Food trailer lease to expire, some vendors forced to move

Food trailers on South Congress Avenue may not belong to SoCo much longer. The popular mobile eateries are facing lease terminations intended to make way for hotel construction by March 2013.

However, these Austin staples will continue to be open for business and are looking for places to relocate. The food trailers seem to be heading in separate directions, but they all intend to stay open and continue serving food to the Austin community.

Chris Ruiz, the chef at Mighty Cone, said they have been looking at several locations, one in particular in East Austin.

“It’s going to affect all of us,”  Ruiz said when asked how he felt the food trailers’ lease terminations would impact the SoCo community. “It’s going to take away from the atmosphere of being able to eat outside and share experiences with out-of-towners that visit the food trucks on South Congress. They come back every year because they know where we are, especially around events like ACL.”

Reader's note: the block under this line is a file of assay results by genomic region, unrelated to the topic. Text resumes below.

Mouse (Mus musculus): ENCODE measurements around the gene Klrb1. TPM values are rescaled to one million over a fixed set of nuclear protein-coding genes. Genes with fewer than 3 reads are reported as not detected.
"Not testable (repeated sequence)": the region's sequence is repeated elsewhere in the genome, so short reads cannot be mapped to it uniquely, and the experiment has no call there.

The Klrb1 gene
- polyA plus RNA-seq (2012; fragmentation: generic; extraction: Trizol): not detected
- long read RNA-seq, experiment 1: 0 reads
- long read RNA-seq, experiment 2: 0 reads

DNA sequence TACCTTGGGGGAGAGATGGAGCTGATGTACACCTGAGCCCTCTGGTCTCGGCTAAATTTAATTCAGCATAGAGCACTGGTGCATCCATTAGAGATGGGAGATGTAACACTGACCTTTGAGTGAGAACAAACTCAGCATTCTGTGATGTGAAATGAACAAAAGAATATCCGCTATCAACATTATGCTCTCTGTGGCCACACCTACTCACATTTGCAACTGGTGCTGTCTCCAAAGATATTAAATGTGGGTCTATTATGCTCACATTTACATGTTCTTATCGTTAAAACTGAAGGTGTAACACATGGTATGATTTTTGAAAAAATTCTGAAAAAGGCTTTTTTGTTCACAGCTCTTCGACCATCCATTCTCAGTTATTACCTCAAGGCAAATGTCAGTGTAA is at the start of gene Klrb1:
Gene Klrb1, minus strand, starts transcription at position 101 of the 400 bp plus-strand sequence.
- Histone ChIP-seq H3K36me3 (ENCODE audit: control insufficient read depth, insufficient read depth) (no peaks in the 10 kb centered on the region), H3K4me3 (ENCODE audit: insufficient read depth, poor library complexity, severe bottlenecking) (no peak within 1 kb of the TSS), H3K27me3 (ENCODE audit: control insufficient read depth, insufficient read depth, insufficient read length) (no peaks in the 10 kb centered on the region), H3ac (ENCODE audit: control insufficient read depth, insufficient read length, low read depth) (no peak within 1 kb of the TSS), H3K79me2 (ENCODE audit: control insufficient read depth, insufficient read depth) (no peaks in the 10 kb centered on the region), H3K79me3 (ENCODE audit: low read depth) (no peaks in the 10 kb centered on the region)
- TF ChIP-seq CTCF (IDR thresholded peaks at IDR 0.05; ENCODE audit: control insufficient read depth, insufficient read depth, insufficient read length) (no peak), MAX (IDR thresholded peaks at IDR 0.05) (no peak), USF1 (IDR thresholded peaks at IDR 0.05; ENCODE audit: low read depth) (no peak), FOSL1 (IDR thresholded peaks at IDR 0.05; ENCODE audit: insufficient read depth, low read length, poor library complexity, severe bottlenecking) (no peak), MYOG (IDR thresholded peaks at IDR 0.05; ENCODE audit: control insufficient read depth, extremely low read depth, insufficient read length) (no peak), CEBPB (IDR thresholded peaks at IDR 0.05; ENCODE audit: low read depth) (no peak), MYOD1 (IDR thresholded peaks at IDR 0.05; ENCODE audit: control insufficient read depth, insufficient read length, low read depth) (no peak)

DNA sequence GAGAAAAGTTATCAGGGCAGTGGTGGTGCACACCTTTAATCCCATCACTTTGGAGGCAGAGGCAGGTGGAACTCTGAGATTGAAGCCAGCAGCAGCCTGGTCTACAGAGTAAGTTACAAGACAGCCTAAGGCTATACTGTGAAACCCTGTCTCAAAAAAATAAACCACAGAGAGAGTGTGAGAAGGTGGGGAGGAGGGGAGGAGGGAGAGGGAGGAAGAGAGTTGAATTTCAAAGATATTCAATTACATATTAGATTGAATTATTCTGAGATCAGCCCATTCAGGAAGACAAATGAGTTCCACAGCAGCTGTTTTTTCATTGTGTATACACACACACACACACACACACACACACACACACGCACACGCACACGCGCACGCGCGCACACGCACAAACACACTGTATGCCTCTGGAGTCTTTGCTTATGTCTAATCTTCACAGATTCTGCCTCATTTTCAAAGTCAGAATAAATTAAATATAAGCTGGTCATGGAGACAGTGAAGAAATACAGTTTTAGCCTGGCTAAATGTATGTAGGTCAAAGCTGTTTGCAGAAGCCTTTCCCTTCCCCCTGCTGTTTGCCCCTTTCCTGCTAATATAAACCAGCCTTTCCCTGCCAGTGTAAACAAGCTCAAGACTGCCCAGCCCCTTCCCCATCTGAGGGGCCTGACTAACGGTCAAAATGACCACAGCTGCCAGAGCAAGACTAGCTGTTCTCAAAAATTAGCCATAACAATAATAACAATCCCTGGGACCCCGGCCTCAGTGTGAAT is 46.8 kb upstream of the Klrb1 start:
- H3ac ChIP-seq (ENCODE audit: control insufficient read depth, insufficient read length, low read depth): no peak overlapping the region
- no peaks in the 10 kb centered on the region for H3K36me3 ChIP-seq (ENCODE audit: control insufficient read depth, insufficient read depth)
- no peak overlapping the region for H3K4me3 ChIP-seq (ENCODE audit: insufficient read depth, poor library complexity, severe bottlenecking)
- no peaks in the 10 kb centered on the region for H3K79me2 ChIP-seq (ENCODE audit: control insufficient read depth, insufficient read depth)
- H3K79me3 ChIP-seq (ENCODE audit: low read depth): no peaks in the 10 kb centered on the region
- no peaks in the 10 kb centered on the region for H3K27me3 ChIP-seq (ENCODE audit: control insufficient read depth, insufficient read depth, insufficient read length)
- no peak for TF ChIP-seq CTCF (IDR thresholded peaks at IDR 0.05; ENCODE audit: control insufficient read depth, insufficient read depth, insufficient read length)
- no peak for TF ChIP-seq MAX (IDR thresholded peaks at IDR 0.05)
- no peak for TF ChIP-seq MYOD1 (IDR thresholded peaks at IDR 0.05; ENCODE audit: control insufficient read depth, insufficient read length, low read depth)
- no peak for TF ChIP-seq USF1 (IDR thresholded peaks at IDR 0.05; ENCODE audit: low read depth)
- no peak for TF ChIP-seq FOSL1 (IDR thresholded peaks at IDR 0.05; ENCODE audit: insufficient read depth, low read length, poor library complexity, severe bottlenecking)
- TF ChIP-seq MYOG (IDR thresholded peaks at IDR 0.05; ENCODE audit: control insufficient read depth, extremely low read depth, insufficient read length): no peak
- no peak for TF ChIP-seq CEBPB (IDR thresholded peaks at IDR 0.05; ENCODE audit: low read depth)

The Hey Cupcake! trailer, which is owned by St. Edward’s University alumnus Wes Hurt, has not yet publicized plans for relocation, but will release information onthe trailer’s Facebook page.

Other food trailers currently located on South Congress, such as Fry Baby, are unsure about where they see themselves in a couple of months.

“I don’t know yet,” Fry Baby owner Jamie Rice said. “We’ve known for a year that they’re kicking us out, but maybe it’ll fall through again.”

The food trailers are located in the middle of South Congress and feature long lines of customers most days of the week. They have become a SoCo landmark and a go-to eating place for St. Edward’s students, Austinites and tourists alike.

Thai food, cupcakes, fried pickles, Indian dosas, snow cones, gyros, sub sandwiches and fish and chips are just some types of food that can be found in the SoCo food trailers. Their variety and style make the food trailers an appealing concept that carries out the “Keep Austin Weird” maxim.

Junior Jordan Schmid is disappointed that the iconic South Austin trailer park may be forced to move from the current location.

“It’s upsetting because I think the trailers really represent this sort of area of South Austin. They’ve been there for a long time,”  Schmid said. “I feel like getting rid of them would kind of ruin South Congress.”

Some trailers are already thinking about the future and looking for a new place to call home, but many do not have a new location yet. Even though the trailers may have to leave South Congress, they will not be disappearing for good.

“We know it’s going to happen,” Ruiz said. “We can’t prevent it. But we have strong followers, and our people will follow us wherever we go. We’ll stay close. Maybe we’ll just start keeping Austin weird on the east side.”